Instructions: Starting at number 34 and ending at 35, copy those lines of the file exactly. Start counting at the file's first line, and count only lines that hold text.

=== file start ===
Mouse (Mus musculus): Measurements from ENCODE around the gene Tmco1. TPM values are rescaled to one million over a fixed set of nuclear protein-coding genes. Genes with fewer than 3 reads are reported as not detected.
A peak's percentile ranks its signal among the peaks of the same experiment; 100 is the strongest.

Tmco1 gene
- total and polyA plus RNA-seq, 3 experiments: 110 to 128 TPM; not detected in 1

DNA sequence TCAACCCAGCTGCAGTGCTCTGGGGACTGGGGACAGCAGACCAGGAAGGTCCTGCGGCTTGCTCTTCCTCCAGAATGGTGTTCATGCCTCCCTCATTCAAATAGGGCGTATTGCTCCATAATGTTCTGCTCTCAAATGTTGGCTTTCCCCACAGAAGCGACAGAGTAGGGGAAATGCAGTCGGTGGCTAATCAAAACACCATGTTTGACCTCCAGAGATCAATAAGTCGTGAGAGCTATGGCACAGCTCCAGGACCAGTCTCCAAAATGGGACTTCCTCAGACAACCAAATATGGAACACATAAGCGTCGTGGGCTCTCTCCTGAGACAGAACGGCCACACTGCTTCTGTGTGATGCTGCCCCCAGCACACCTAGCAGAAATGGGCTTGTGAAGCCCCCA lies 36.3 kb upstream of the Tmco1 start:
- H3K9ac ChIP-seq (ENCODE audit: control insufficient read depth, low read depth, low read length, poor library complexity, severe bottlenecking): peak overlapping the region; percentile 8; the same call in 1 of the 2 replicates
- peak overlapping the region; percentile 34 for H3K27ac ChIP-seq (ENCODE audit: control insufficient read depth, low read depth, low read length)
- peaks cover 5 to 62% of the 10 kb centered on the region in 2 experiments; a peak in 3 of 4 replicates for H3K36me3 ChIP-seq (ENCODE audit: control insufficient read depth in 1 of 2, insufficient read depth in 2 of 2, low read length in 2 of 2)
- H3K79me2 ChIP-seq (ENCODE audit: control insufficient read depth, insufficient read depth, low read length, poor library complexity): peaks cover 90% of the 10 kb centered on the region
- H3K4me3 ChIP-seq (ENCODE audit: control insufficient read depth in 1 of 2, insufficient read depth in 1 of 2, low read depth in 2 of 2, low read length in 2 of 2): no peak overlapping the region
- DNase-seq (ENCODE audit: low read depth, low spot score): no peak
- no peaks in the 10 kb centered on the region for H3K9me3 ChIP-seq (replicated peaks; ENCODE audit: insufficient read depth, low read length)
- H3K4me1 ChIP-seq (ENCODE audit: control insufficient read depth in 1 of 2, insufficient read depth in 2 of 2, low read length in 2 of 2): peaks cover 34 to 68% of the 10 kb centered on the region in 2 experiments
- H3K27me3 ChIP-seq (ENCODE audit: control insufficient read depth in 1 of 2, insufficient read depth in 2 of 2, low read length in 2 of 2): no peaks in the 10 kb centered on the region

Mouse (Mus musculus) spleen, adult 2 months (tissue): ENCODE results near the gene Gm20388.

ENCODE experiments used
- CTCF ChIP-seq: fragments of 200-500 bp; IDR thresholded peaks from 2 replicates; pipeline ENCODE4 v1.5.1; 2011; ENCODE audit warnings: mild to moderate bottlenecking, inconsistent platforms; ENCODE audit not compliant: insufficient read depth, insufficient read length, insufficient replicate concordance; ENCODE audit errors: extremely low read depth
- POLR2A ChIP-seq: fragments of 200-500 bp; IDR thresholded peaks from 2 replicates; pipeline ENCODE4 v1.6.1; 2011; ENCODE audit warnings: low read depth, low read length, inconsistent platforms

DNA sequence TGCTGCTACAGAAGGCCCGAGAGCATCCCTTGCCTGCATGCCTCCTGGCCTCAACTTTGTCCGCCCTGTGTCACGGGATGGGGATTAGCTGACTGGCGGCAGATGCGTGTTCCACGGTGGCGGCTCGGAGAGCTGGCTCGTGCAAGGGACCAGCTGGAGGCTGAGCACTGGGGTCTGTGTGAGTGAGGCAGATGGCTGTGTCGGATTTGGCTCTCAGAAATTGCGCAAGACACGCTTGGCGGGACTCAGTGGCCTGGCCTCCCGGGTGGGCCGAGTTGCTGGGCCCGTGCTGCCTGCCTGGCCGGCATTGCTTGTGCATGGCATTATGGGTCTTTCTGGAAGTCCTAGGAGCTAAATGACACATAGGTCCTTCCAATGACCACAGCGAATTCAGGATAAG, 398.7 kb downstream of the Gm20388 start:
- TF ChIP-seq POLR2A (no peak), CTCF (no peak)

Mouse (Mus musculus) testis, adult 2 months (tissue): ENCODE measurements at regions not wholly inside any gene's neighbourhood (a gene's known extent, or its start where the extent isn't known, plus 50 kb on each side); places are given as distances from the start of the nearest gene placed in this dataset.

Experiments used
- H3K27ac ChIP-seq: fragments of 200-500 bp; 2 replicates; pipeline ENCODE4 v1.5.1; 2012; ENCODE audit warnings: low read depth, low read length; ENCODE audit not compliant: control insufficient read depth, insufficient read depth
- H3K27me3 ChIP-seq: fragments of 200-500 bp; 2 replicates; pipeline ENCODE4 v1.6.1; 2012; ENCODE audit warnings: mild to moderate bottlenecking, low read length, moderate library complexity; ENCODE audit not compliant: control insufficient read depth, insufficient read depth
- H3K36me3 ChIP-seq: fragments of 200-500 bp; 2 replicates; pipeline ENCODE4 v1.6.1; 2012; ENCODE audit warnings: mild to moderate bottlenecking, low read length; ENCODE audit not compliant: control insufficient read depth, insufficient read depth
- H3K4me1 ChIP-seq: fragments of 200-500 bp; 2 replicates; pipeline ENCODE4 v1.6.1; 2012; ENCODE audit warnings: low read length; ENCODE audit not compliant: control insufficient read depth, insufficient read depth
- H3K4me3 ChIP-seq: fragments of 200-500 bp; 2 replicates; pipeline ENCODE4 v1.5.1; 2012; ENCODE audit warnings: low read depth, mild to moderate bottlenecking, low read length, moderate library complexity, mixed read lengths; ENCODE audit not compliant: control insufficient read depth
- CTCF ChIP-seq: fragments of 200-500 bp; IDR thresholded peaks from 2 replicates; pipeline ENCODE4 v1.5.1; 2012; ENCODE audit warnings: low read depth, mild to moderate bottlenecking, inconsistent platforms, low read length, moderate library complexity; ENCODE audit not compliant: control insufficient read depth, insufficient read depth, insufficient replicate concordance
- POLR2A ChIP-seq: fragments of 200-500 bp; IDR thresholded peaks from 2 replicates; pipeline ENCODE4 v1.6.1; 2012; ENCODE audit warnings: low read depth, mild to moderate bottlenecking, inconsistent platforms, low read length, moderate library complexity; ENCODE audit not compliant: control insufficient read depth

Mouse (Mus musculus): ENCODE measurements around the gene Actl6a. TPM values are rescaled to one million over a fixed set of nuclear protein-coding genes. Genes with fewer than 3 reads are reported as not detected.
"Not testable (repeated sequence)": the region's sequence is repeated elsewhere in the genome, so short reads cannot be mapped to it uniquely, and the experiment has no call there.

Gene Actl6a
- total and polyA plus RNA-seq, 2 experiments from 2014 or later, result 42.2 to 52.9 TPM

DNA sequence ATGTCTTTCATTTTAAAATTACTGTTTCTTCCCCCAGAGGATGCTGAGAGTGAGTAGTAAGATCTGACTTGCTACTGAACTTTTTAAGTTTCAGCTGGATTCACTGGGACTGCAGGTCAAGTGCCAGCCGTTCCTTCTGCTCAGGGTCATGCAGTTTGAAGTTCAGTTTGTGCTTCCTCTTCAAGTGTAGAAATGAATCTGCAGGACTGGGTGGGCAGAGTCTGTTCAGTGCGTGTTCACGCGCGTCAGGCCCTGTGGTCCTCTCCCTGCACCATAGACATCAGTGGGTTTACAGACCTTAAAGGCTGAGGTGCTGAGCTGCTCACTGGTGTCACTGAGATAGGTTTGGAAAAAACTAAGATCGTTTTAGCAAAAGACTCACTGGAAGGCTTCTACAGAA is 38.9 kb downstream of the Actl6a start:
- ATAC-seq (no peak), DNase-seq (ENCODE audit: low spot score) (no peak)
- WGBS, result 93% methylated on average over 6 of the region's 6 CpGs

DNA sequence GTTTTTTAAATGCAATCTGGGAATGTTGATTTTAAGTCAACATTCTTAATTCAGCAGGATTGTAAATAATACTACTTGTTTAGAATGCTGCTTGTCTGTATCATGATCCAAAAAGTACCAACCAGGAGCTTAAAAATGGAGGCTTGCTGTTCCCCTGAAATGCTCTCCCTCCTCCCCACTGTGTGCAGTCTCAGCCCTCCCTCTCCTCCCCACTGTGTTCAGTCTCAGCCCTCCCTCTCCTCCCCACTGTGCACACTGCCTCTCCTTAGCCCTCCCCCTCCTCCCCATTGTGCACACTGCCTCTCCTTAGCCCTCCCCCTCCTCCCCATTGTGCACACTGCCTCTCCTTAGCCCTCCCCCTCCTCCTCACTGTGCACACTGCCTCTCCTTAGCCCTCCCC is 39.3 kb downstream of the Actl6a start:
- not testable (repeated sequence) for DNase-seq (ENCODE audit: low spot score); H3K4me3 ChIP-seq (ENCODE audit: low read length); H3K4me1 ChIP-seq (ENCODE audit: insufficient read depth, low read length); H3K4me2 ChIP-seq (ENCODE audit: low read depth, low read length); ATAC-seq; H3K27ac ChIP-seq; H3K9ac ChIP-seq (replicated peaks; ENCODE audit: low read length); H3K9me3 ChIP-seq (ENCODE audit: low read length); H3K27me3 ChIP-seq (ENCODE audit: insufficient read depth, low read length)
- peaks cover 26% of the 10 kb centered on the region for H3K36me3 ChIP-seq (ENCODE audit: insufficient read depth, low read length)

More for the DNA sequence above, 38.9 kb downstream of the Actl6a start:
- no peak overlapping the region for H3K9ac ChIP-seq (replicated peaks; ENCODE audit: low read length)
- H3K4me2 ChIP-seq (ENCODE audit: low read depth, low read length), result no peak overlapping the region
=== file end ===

DNA sequence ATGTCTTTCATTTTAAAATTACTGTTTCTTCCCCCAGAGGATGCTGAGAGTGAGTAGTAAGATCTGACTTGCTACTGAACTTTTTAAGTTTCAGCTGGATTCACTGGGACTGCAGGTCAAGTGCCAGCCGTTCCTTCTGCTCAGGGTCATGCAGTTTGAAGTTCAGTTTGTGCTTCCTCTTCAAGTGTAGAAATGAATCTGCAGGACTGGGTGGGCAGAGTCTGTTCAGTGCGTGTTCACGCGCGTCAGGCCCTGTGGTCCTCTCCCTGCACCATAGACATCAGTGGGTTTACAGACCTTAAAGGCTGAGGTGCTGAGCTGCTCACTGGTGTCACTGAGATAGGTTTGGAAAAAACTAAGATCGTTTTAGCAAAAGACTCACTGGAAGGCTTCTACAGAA is 38.9 kb downstream of the Actl6a start:
- ATAC-seq (no peak), DNase-seq (ENCODE audit: low spot score) (no peak)